Council decided earlier this month that the pool would remain closed this summer because of the coronavirus pandemic; a decision that was unpopular with some community members, who asked that it be reconsidered.

Many requested that access to the pool be restricted to borough and Lower Saucon Township residents.

Pool manager Ed Kolosky presented a pro-pool opening petition with nearly 500 signatures on it to council Monday and outlined safety precautions he said pool staff would take if permitted to open.

In declining to revisit the issue, council members said they were concerned about public safety, liability and other issues, such as the financial risk associated with opening a pool with built-in limits on attendance.

Other Lehigh Valley municipalities such as Bethlehem and Allentown this week cited similar concerns in announcing that their swimming pools won’t be opening in 2020.

Hellertown borough council did agree to work with Kolosky to try to open the pool if state regulations that make it impossible to operate during the red phase were removed and the general climate for public recreation improved.

That is what appears to be happening, according to the FAQ released Friday, which also indicated that facilities such as public playgrounds “may be used by child care providers and summer programs offered in counties in the yellow or green phase.”

“Summer programs that provide child care and enrichment and recreational activities for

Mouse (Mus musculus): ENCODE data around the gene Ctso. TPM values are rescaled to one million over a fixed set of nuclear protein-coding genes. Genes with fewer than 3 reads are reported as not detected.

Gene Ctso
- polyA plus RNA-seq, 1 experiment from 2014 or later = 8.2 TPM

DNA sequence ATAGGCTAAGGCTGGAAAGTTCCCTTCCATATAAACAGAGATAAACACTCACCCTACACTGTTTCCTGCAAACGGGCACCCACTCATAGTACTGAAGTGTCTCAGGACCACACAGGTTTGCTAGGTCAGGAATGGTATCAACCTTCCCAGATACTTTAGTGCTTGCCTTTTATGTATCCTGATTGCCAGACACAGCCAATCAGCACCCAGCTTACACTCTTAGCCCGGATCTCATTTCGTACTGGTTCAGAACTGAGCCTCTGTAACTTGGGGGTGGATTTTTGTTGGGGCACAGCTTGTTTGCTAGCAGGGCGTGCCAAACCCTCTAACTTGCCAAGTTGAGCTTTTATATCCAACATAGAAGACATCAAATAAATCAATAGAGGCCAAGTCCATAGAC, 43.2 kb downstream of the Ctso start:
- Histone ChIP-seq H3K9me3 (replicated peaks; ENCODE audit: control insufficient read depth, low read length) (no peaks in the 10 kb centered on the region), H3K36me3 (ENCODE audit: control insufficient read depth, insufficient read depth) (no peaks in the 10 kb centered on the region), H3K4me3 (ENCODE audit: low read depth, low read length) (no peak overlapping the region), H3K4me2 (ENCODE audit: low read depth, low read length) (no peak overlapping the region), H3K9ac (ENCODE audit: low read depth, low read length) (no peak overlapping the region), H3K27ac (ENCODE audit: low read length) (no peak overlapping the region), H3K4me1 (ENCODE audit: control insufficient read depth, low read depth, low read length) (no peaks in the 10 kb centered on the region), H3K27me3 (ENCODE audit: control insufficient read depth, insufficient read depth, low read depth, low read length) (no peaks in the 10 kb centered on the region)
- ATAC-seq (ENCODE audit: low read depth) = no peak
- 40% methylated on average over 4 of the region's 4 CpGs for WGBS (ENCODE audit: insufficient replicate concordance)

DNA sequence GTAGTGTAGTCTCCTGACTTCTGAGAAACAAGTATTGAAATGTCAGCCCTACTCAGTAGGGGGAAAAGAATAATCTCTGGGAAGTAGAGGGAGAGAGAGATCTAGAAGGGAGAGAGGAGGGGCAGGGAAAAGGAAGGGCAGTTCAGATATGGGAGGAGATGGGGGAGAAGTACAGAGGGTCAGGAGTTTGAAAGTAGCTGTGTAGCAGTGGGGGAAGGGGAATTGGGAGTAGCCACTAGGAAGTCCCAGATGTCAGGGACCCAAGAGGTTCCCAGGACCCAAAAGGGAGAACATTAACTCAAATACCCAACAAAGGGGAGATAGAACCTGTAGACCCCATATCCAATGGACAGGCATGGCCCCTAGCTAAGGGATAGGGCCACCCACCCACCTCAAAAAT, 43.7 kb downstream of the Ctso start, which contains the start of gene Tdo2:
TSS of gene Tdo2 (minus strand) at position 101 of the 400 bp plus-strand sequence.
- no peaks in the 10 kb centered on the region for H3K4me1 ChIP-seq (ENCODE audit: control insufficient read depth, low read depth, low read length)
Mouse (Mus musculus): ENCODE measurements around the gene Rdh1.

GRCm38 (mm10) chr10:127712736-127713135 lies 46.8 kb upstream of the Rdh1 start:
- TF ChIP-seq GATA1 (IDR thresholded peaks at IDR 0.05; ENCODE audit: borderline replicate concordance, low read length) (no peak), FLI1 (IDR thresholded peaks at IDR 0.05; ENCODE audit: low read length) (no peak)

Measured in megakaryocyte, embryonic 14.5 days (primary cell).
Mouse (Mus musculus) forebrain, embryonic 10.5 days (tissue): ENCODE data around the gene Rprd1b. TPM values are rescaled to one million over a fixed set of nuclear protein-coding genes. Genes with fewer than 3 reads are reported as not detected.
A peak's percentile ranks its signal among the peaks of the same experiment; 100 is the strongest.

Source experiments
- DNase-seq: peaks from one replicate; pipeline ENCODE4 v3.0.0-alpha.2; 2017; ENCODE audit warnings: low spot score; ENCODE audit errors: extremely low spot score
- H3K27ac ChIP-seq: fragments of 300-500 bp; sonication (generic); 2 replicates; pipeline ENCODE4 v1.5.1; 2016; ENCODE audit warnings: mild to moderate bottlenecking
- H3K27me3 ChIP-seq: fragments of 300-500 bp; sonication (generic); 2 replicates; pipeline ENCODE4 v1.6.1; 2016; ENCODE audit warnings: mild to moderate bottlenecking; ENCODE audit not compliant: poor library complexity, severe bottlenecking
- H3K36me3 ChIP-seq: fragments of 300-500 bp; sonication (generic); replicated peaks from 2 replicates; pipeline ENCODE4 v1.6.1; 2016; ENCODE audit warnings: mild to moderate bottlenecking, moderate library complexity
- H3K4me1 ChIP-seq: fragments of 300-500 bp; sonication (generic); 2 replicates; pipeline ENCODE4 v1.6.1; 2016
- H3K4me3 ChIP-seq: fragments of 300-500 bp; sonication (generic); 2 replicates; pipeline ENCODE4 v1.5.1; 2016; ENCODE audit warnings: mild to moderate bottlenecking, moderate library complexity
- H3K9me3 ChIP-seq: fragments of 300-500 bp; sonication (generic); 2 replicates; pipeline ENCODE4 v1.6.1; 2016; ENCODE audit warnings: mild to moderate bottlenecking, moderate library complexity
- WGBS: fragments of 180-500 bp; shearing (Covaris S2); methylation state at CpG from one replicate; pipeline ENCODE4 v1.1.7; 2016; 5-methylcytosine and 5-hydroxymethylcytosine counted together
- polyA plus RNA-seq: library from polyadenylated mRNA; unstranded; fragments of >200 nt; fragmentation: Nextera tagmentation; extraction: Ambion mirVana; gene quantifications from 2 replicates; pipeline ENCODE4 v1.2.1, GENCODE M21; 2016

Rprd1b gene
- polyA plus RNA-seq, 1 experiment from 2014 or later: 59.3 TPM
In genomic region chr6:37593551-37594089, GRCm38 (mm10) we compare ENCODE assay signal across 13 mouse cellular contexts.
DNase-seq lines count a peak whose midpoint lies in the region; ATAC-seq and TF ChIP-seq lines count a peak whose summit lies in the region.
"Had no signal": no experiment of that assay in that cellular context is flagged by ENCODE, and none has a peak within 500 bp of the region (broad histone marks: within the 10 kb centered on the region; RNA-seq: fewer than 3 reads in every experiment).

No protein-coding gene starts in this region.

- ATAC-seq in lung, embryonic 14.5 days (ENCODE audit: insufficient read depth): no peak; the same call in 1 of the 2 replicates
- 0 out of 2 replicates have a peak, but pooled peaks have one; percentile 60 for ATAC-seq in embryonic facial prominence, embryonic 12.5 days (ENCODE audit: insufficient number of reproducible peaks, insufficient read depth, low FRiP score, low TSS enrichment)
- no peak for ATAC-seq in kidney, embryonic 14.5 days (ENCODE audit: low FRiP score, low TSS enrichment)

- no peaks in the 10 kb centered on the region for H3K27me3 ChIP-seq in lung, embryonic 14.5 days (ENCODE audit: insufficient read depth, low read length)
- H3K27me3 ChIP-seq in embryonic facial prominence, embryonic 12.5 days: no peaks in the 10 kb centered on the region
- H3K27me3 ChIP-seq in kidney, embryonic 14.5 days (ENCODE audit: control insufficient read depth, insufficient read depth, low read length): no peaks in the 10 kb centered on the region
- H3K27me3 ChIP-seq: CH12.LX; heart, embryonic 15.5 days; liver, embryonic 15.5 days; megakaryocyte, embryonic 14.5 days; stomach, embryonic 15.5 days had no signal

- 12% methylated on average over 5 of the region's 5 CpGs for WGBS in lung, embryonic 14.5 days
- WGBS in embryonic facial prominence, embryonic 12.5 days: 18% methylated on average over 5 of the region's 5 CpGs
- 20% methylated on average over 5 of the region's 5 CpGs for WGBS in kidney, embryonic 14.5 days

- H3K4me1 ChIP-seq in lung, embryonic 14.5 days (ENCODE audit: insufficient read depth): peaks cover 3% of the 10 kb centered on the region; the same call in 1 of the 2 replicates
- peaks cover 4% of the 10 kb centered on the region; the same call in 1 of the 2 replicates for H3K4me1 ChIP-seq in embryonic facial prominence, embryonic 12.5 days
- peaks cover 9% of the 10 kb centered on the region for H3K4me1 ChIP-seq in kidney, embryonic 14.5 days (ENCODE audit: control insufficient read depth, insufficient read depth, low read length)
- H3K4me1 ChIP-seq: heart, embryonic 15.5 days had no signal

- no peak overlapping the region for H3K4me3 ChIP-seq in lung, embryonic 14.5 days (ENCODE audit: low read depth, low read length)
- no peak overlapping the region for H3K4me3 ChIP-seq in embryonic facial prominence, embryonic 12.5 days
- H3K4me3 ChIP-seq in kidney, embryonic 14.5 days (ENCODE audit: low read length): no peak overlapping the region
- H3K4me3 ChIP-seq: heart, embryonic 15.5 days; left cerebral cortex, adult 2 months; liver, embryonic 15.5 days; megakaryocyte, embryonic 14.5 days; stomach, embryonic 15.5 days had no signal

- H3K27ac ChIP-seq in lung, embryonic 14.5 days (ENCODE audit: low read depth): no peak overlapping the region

children and youth are permitted to operate without a waiver in counties in the yellow and green phases of the governor’s phased-in reopening plan, provided they follow the Centers for Disease Control and Prevention (CDC) guidance for Youth and Summer Camps and the CDC Supplemental Guidance for Child Care Programs That Remain Open,” the FAQ said.

Staff working in child care and summer programs must wear cloth face coverings however children participating in them aren’t required to, the health department said.

“Face coverings are still recommended by the CDC, especially for older youth, when feasible, particularly in indoor or crowded locations,” it added.

Under Kolosky’s proposal, face coverings would be required at the pool unless someone was swimming or on their towel on the grass.

The CDC guidance stresses that face masks are not to be worn in the water, since they can be difficult to breathe through once they become saturated.

The CDC also recommends that pools have trained backup staff who are capable of working in the event that regular staff become ill.

The guidance doesn’t include information about how or when to limit attendance at pools but says group events, gatherings or meetings both in and out of the water should be avoided “if social distancing of at least six feet between people who don’t live together cannot be maintained.” Noted exceptions to the social distancing guidelines include providing first aid or CPR, performing rescues and evacuating a facility.

None of the CDC recommendations are mandated, but rather, are offered as “considerations” for pool operators.